Wildlife Refuges Generate More Than $2 Billion A Year, Report Finds
Bird watching, hunting or just picnicking. Whatever the reason, visits to the nation’s 561 wildlife refuges are big business.
A new report says visitors to federal wildlife refuges generate more than $2 billion a year in economic activity, helping to employ more than 35,000 people and produce about $343 million in local, state and federal taxes.
Recreational activities such as birding, hiking and picnicking account for nearly 75 percent of total expenditures at wildlife refuges across the country, the report says, while fishing and hunting account for about 28 percent of expenditures.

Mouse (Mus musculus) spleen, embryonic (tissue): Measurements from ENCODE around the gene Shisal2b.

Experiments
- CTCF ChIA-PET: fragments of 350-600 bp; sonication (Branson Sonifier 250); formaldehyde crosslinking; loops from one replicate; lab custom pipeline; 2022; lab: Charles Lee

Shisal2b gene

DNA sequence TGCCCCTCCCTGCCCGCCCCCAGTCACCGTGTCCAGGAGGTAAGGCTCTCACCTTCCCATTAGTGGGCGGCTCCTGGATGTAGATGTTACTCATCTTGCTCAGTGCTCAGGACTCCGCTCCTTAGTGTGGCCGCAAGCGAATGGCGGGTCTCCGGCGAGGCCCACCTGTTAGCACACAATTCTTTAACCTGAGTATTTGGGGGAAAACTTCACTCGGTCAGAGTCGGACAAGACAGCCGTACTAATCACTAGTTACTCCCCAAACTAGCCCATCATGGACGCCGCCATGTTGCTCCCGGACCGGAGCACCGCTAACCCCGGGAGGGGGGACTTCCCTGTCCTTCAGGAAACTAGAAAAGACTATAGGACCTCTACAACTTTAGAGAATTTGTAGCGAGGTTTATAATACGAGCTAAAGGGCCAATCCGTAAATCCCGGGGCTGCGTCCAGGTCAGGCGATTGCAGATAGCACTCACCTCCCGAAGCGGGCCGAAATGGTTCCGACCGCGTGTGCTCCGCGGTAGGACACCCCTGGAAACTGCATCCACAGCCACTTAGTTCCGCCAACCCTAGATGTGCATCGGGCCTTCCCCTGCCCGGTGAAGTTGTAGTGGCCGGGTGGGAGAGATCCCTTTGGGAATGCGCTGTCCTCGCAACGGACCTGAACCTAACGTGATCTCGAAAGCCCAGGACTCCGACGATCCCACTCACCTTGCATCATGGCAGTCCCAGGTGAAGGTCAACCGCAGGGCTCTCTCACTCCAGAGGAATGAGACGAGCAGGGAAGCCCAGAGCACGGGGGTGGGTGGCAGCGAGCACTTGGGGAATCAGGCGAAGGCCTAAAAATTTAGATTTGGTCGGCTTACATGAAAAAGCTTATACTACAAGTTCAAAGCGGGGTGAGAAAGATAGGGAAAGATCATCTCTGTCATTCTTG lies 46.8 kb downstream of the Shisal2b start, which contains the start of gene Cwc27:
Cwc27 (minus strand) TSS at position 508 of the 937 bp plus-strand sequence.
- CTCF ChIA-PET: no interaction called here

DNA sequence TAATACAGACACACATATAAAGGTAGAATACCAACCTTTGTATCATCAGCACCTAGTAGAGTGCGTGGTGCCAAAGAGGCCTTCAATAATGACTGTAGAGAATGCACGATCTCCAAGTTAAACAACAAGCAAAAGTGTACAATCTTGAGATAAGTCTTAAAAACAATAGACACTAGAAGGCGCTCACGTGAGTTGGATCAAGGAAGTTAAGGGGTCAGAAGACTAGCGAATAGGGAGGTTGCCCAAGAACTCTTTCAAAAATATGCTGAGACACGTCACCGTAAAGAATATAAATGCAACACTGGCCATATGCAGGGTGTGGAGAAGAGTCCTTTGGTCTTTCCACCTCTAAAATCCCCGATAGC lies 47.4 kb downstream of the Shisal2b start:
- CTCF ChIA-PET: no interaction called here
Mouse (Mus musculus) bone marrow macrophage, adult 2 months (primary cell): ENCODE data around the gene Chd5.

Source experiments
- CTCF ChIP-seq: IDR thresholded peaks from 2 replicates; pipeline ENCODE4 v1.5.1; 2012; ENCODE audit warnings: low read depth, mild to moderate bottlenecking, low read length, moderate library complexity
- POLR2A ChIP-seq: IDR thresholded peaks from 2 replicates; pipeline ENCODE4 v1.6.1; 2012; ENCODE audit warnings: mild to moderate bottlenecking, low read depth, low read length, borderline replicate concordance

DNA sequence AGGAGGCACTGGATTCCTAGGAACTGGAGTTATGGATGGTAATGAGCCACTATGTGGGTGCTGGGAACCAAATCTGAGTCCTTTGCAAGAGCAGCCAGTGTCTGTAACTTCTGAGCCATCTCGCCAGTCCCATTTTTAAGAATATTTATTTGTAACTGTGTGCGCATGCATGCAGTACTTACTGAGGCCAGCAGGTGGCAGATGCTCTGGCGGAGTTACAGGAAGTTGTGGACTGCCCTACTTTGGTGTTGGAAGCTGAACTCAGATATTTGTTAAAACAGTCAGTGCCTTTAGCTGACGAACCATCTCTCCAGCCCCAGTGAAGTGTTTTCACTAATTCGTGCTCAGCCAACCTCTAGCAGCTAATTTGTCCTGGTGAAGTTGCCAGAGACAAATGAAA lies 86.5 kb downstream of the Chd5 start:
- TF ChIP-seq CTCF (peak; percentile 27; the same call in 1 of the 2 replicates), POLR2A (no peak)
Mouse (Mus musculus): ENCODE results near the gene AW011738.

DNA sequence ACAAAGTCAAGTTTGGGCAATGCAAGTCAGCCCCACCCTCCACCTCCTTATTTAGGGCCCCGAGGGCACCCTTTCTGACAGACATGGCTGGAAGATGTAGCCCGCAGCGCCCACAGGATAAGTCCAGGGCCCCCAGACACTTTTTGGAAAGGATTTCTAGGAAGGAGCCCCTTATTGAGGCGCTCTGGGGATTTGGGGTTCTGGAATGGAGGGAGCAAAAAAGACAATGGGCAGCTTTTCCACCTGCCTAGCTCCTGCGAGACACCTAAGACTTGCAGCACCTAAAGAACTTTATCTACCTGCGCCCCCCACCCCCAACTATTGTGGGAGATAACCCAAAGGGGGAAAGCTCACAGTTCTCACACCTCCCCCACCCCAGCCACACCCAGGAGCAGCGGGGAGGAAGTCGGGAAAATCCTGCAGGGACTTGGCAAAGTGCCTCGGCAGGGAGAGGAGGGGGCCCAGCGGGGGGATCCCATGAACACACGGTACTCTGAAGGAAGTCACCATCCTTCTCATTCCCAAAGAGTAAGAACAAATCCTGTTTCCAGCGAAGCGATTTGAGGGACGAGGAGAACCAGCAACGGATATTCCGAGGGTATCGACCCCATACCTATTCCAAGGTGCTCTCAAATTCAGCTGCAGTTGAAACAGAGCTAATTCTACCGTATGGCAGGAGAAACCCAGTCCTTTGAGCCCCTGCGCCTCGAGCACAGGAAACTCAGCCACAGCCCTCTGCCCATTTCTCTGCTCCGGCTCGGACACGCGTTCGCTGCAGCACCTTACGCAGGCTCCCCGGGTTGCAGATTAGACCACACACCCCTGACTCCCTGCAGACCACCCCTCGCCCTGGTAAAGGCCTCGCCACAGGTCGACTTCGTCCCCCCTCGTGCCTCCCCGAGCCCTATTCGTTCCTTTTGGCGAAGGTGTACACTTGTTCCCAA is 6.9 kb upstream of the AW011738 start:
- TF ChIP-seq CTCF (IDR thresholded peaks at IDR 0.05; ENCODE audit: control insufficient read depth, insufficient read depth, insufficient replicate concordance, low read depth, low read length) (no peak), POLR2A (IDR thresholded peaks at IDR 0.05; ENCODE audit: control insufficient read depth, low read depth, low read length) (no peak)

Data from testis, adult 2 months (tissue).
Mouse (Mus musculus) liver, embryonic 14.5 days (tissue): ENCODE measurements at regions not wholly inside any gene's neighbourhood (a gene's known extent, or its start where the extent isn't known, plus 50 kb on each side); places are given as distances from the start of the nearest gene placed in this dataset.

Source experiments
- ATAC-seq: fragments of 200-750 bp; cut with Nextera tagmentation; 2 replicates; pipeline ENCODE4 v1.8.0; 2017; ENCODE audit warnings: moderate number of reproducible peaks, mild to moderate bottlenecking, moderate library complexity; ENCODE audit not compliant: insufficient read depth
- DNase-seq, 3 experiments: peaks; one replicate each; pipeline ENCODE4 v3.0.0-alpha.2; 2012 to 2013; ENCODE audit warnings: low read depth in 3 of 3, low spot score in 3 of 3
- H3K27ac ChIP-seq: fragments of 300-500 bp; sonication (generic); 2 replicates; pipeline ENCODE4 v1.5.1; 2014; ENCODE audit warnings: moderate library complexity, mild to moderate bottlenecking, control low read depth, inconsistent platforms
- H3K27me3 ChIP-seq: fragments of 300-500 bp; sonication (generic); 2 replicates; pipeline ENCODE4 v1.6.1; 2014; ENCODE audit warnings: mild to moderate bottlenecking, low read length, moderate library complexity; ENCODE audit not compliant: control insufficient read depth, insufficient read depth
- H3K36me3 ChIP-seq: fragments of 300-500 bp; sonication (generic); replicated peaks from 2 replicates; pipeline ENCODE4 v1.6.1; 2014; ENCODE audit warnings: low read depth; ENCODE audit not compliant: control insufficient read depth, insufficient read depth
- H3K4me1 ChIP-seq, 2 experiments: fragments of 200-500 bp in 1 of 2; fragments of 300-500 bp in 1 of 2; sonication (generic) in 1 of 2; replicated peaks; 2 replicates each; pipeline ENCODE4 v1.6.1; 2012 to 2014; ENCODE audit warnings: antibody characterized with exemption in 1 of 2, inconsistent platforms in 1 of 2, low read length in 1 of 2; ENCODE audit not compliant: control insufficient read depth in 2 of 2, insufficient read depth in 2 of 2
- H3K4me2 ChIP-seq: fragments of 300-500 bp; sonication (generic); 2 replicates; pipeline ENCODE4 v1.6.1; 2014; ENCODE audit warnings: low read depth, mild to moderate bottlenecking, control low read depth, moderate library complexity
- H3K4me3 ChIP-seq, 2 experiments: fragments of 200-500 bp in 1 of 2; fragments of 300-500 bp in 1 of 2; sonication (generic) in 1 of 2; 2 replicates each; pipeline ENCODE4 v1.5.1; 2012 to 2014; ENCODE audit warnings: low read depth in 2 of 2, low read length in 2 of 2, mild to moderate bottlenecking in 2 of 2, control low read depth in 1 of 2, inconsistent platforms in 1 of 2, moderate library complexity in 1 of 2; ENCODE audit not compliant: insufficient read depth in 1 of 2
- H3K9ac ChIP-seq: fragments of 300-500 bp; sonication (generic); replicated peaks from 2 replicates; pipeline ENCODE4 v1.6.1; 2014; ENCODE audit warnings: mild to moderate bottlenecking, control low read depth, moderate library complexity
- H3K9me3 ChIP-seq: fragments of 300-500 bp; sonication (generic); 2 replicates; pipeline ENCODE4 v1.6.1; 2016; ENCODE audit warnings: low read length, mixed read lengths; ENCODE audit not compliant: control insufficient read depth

The report by the Fish and Wildlife Service says wildlife refuges drew 46.5 million visits in 2011, with three of every four visitors coming from outside the local area. Visitors generated $2.4 billion of economic activity, making refuges a major contributor to ecotourism.
Interior Secretary Sally Jewell was expected to release the report Tuesday during a visit to a wildlife refuge in Minnesota. The Associated Press obtained a copy in advance.
Jewell said in a statement that the U.S. wildlife refuge system is not only “the world’s greatest network of lands dedicated to wildlife conservation, but it is also a powerful economic engine for local communities across the country.” Refuge visitors come from around the world and support hundreds of local restaurants, hotels and other businesses, she said.
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